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The Question

How can I exclude inconsequential¹ failed SSH logins?

Background

For ambient awareness, I like to have little background windows showing system error logs on every GNU/Linux box I admin. I used to do this with xconsole, but now use xterm running journalctl -f.

Unfortunately, on the machines where ssh is a needed service, the journalctl log is a constant stream of clutter from crackers trying to ssh in with lists of common names/passwords.² I see failures scrolling in every second for accounts that don't even exist. This makes it hard to see anything else in my console log.

Solutions?

I don't know systemd half as well as I ought, so it's possible there's a slick, simple answer, but I haven't found one yet.³ Any solution is welcome. I suspect it's going to entail messing around with pam, journalctl, and/or grep -v.

I'm looking for a solution which still shows me attempts against existing accounts. However, if that is too difficult, I'll accept an answer which hides all failed login attempts.

Journalctl examples

Do not show the following:

Dec 12 17:19:21 gaia sshd[10146]: pam_unix(sshd:auth): authentication failure; logname= uid=0 euid=0 tty=ssh ruser= rhost=139.59.90.40  user=root
Dec 12 17:19:21 gaia sshd[10148]: Invalid user git from 14.29.201.30
Dec 12 17:19:21 gaia sshd[10148]: input_userauth_request: invalid user git [preauth]
Dec 12 17:19:21 gaia sshd[10148]: pam_unix(sshd:auth): check pass; user unknown
Dec 12 17:19:21 gaia sshd[10148]: pam_unix(sshd:auth): authentication failure; logname= uid=0 euid=0 tty=ssh ruser= rhost=14.29.201.30
Dec 12 17:19:22 gaia sshd[10150]: Invalid user molisoft from 5.135.152.97
Dec 12 17:19:22 gaia sshd[10150]: input_userauth_request: invalid user molisoft [preauth]
Dec 12 17:19:22 gaia sshd[10150]: pam_unix(sshd:auth): check pass; user unknown
Dec 12 17:19:22 gaia sshd[10150]: pam_unix(sshd:auth): authentication failure; logname= uid=0 euid=0 tty=ssh ruser= rhost=5.135.152.97
Dec 12 17:19:23 gaia sshd[10146]: Failed password for root from 139.59.90.40 port 37752 ssh2
Dec 12 17:19:23 gaia sshd[10146]: Received disconnect from 139.59.90.40: 11: Bye Bye [preauth]
Dec 12 17:19:23 gaia sshd[10148]: Failed password for invalid user git from 14.29.201.30 port 41178 ssh2
Dec 12 17:19:23 gaia sshd[10148]: Received disconnect from 14.29.201.30: 11: Bye Bye [preauth]
Dec 12 17:19:24 gaia sshd[10150]: Failed password for invalid user molisoft from 5.135.152.97 port 50730 ssh2
Dec 12 17:19:24 gaia sshd[10150]: Received disconnect from 5.135.152.97: 11: Bye Bye [preauth]

But do show valid logins:

Dec 10 08:56:16 gaia sshd[1414]: Accepted publickey for sophia from 24.22.130.192 port 41610 ssh2: RSA 6b:5f:aa:9c:d8:33:65:2c:c4:0c:88:12:ec:9b:ff:51
Dec 10 08:56:16 gaia sshd[1414]: pam_unix(sshd:session): session opened for user sophia by (uid=0)
Dec 10 21:06:37 gaia sshd[1414]: pam_unix(sshd:session): session closed for user sophia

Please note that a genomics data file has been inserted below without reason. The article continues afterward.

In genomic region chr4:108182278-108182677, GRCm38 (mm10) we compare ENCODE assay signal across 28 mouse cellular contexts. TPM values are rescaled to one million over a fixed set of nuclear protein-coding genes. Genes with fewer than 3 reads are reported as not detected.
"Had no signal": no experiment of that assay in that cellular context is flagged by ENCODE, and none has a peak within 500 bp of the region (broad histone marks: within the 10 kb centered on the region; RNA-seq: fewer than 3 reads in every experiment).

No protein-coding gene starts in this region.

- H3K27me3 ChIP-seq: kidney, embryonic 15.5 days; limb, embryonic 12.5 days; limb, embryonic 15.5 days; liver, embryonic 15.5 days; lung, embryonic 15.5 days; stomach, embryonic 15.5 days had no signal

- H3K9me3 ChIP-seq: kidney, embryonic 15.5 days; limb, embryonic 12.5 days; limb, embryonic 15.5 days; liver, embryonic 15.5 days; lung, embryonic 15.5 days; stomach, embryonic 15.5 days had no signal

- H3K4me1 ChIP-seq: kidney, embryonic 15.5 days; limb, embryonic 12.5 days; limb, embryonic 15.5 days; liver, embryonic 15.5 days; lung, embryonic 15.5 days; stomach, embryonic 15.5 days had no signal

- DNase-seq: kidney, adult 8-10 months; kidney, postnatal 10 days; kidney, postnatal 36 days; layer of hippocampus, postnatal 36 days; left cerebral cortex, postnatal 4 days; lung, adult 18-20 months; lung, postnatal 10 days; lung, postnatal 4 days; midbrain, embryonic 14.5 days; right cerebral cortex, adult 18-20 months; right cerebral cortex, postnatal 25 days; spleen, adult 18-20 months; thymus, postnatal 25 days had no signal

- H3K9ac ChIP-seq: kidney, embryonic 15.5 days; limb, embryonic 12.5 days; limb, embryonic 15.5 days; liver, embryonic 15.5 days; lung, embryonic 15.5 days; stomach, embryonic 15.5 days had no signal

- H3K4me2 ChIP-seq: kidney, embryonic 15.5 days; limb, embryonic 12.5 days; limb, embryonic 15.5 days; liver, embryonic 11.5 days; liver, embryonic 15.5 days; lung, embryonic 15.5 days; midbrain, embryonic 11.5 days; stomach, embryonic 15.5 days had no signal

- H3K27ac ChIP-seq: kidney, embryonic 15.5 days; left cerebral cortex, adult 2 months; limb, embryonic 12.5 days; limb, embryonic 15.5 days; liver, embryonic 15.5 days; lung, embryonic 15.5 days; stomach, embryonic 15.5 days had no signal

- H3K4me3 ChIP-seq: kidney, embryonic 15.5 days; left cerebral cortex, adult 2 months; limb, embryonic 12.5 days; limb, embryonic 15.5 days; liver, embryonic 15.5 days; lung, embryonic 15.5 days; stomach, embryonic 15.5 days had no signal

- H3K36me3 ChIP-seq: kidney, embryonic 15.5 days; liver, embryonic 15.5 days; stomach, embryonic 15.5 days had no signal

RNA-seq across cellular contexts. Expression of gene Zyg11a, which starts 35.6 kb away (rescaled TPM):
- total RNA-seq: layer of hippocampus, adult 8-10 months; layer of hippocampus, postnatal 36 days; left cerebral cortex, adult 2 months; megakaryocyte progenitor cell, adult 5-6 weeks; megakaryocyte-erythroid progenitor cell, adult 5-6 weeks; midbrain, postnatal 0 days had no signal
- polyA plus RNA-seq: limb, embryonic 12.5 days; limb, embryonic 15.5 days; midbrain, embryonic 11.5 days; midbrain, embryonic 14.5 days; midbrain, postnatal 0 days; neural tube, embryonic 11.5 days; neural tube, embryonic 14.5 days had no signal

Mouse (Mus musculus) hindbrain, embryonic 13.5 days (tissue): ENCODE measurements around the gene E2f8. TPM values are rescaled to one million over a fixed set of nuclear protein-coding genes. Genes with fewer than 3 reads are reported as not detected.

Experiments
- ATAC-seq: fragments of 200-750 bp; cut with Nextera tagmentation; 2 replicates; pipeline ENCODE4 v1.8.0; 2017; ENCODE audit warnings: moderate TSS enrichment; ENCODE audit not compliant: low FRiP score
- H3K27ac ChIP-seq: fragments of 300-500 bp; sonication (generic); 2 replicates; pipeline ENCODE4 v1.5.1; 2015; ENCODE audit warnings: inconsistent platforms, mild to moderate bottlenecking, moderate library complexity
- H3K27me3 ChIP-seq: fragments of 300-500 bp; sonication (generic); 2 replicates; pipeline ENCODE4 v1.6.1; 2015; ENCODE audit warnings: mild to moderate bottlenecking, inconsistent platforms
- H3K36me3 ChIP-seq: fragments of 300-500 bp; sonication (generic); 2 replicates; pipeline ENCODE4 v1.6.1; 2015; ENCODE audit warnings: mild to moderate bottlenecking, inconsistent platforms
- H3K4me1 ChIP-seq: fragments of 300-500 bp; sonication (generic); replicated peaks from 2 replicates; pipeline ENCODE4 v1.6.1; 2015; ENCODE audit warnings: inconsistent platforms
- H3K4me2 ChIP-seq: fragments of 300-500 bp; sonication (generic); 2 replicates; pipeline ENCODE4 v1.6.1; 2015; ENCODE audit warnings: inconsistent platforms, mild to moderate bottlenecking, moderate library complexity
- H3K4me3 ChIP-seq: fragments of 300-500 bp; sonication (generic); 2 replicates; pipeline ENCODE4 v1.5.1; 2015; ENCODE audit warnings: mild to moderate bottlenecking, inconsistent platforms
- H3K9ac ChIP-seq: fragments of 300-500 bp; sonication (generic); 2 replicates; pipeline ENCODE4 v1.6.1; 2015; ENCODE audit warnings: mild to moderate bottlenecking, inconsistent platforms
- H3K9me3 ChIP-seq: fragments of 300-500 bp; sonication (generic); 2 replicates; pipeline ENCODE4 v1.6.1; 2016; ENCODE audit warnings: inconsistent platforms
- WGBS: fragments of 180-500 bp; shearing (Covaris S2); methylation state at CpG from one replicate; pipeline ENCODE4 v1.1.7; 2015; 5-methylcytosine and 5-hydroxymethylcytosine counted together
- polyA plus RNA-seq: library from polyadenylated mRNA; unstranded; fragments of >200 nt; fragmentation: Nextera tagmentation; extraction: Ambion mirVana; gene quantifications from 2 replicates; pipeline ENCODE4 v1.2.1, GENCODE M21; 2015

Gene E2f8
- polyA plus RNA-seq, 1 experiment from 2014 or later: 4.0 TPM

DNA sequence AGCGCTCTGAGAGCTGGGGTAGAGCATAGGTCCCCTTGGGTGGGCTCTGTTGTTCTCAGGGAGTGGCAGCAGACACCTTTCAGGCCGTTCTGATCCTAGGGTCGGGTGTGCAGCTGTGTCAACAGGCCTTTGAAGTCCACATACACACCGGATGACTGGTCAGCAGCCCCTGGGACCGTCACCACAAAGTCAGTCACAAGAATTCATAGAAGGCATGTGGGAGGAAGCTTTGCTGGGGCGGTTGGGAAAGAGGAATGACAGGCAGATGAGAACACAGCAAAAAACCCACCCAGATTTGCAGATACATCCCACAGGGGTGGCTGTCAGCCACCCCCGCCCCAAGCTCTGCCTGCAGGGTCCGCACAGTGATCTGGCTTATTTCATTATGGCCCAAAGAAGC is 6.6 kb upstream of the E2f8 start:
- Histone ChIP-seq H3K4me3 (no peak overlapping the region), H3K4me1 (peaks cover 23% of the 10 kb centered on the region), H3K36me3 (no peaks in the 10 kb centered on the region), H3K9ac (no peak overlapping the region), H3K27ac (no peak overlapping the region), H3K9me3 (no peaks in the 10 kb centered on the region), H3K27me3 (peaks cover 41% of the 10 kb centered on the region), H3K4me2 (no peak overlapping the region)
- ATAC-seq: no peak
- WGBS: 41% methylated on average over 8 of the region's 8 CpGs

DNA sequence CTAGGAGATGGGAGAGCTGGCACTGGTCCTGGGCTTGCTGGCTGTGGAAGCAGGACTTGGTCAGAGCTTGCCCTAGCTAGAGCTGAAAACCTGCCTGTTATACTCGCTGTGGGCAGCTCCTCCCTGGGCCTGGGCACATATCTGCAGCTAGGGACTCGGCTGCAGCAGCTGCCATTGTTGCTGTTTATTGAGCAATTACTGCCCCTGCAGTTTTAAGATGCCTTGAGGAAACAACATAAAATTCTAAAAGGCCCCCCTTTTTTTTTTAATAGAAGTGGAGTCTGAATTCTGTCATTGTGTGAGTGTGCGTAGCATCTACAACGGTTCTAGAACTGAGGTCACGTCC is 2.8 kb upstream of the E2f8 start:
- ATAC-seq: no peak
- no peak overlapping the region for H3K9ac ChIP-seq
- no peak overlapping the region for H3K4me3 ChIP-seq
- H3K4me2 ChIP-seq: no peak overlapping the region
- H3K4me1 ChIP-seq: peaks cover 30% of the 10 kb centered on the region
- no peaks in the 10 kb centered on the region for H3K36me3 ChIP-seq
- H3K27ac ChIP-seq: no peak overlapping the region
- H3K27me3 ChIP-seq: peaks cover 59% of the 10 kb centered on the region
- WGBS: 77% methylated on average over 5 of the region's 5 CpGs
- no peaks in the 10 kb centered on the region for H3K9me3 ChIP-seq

Also show failed attempts on valid accounts (other than root):

Dec 12 00:46:28 gaia sshd[30924]: pam_unix(sshd:auth): authentication failure; logname= uid=0 euid=0 tty=ssh ruser= rhost=192.168.9.134  user=sophia
Dec 12 00:46:30 gaia sshd[30924]: Failed password for sophia from 192.168.9.134 port 55888 ssh2
Dec 12 00:46:33 gaia sshd[30924]: Connection closed by authenticating user sophia 192.168.9.134 port 55888 [preauth]

And, of course, any service which is not sshd should be shown.

Dec 10 08:56:16 gaia systemd[1]: Started User Manager for UID 3237.

¹ Defined as "username does not exist" or "username is root". Root ssh is disabled on my boxen.
² I do use fail2ban. It helps, but the attempts are coming from too many IP addresses.
³ E.g., journalctl allows one to grep, but not grep -v to exclude certain criteria.

  • 2
    how about journalctl -f -u ssh | awk -f filter.awk where filter.awk reads your password database in a BEGIN statement and then processes the lines. I don't have a noisy sshd right now to see what login attempts look like, but I suspect you just would need a line like $4 in users {print;flush} once your BEGIN block had loaded all the users you care about into the users array. – icarus Dec 10 '19 at 5:02
  • I had hoped for cleaner answer, but awk might work. Note, I can't use "-u ssh" as I want to see all the logs. I'll edit the question to include some example login attempts. – hackerb9 Dec 12 '19 at 7:53
1

Use

 journalctl -f | awk -f filter.awk

with a file filter.awk containing

# get the non sshd stuff out the way
$5 !~ /^sshd\[[0-9]*\]:$/ { print ; next }
# show authentication errors for valid users which are not root
/authentication failure/ && $15 != "" && $15 != "user=root"
/Failed password for/ && !/invalid user/ && !/for root/
# Show valid logins
/Connection closed by authenticating user/
/Accepted publickey/
/pam_unix\(sshd:session):/

Nothing very clever. If it is not an sshd line then print it and move on to the next line. Otherwise print the lines matching the expression. I used GNU awk version 5.0.1

| improve this answer | |
  • Thank you! I'm still hoping a more elegant solution is out there, but it should work. I realized my previous script actually uses journalctl --output=cat to save space on the screen, but I think I can emulate that by having awk chop off the first five fields when printing. – hackerb9 Dec 13 '19 at 19:00
  • You can add a line { service=$5 ; $1=$2=$3=$4=$5="" } at the top and change the $5 to service on the 2nd line to do this saving of screen area. – icarus Dec 13 '19 at 20:54
  • Setting fields 1 to 5 to the empty string like that seems to print a field separator at the beginning of each line. Does awk have an ability to shift 5 as in bash? – hackerb9 Dec 14 '19 at 19:35
  • I figured out how to do it using a for loop in awk, but it seems like there's a better way. No? – hackerb9 Dec 15 '19 at 4:42

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